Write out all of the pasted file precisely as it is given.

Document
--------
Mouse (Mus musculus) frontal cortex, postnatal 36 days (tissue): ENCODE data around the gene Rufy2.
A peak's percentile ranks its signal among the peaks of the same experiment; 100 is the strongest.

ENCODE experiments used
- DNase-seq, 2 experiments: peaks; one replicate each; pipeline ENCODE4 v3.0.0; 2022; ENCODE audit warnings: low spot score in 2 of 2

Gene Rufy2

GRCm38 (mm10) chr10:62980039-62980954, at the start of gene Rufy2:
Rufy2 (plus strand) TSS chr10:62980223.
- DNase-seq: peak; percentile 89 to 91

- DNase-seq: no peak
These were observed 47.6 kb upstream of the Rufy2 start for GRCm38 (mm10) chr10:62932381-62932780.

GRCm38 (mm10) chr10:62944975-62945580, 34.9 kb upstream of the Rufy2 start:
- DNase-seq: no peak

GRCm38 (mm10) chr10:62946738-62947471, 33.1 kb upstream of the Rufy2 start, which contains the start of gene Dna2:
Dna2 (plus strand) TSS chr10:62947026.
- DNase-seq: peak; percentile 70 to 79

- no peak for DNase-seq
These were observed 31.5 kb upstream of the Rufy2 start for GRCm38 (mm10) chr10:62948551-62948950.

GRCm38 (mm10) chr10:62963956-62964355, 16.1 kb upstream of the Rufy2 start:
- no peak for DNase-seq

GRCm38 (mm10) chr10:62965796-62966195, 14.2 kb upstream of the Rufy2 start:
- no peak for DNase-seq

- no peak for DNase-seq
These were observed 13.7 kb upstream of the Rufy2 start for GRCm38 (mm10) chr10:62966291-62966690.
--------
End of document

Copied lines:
Mouse (Mus musculus) frontal cortex, postnatal 36 days (tissue): ENCODE data around the gene Rufy2.
A peak's percentile ranks its signal among the peaks of the same experiment; 100 is the strongest.

ENCODE experiments used
- DNase-seq, 2 experiments: peaks; one replicate each; pipeline ENCODE4 v3.0.0; 2022; ENCODE audit warnings: low spot score in 2 of 2

Gene Rufy2

GRCm38 (mm10) chr10:62980039-62980954, at the start of gene Rufy2:
Rufy2 (plus strand) TSS chr10:62980223.
- DNase-seq: peak; percentile 89 to 91

- DNase-seq: no peak
These were observed 47.6 kb upstream of the Rufy2 start for GRCm38 (mm10) chr10:62932381-62932780.

GRCm38 (mm10) chr10:62944975-62945580, 34.9 kb upstream of the Rufy2 start:
- DNase-seq: no peak

GRCm38 (mm10) chr10:62946738-62947471, 33.1 kb upstream of the Rufy2 start, which contains the start of gene Dna2:
Dna2 (plus strand) TSS chr10:62947026.
- DNase-seq: peak; percentile 70 to 79

- no peak for DNase-seq
These were observed 31.5 kb upstream of the Rufy2 start for GRCm38 (mm10) chr10:62948551-62948950.

GRCm38 (mm10) chr10:62963956-62964355, 16.1 kb upstream of the Rufy2 start:
- no peak for DNase-seq

GRCm38 (mm10) chr10:62965796-62966195, 14.2 kb upstream of the Rufy2 start:
- no peak for DNase-seq

- no peak for DNase-seq
These were observed 13.7 kb upstream of the Rufy2 start for GRCm38 (mm10) chr10:62966291-62966690.